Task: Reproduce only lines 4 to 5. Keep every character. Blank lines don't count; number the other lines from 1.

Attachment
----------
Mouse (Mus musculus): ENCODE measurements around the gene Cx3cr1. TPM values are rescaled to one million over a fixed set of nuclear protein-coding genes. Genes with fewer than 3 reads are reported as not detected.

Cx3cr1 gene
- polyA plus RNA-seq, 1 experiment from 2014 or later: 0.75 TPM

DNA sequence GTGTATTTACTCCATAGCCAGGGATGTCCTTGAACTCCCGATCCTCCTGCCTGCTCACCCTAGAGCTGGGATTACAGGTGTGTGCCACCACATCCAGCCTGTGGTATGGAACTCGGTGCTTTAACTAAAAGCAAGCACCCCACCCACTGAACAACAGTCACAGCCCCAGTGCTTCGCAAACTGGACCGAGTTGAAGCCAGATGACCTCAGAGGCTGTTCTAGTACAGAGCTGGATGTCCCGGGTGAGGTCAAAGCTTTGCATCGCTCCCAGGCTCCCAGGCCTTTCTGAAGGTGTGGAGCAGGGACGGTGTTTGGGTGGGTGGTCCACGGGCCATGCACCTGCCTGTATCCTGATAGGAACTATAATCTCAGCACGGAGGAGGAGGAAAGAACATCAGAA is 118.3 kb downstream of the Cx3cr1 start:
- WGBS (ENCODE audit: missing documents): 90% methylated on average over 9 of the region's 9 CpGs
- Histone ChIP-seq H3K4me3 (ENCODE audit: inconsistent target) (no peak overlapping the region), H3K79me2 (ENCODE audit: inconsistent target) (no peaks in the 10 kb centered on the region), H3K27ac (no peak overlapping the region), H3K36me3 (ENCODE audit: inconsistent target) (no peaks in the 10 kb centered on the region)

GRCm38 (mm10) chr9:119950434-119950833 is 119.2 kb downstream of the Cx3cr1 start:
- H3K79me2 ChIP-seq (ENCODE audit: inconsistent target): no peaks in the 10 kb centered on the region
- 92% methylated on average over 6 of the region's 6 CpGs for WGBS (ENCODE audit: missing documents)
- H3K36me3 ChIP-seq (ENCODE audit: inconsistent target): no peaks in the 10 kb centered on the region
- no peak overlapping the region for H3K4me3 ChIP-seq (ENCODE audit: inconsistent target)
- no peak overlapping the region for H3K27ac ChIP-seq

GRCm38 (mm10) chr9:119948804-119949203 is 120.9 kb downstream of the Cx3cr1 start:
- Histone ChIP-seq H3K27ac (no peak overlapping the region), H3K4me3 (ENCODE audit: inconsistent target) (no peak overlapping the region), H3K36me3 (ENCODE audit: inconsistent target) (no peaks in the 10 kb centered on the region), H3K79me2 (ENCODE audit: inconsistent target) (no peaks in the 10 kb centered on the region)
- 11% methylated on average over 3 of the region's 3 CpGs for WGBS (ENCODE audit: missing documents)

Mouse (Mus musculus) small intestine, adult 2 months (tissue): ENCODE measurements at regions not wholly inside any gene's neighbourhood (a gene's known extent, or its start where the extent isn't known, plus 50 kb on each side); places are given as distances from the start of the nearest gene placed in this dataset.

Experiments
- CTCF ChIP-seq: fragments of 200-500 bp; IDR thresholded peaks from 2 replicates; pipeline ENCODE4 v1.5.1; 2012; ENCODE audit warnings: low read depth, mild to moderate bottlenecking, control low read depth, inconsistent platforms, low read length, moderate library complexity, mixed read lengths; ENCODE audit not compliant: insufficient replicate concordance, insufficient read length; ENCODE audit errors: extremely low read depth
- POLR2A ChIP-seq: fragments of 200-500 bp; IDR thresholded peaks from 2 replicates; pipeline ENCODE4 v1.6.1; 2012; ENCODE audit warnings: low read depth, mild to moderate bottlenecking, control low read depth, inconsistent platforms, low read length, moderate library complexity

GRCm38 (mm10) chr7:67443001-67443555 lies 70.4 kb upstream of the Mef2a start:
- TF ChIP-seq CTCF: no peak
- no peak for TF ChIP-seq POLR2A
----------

DNA sequence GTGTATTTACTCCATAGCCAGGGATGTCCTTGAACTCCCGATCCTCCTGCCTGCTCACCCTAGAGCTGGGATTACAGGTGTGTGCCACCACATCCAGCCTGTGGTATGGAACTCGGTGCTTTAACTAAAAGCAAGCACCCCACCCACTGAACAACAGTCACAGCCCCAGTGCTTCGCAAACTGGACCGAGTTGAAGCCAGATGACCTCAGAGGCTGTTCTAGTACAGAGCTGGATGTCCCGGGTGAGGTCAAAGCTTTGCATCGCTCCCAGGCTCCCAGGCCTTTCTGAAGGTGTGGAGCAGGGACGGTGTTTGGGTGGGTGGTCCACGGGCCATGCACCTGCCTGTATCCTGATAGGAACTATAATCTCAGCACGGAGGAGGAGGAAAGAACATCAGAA is 118.3 kb downstream of the Cx3cr1 start:
- WGBS (ENCODE audit: missing documents): 90% methylated on average over 9 of the region's 9 CpGs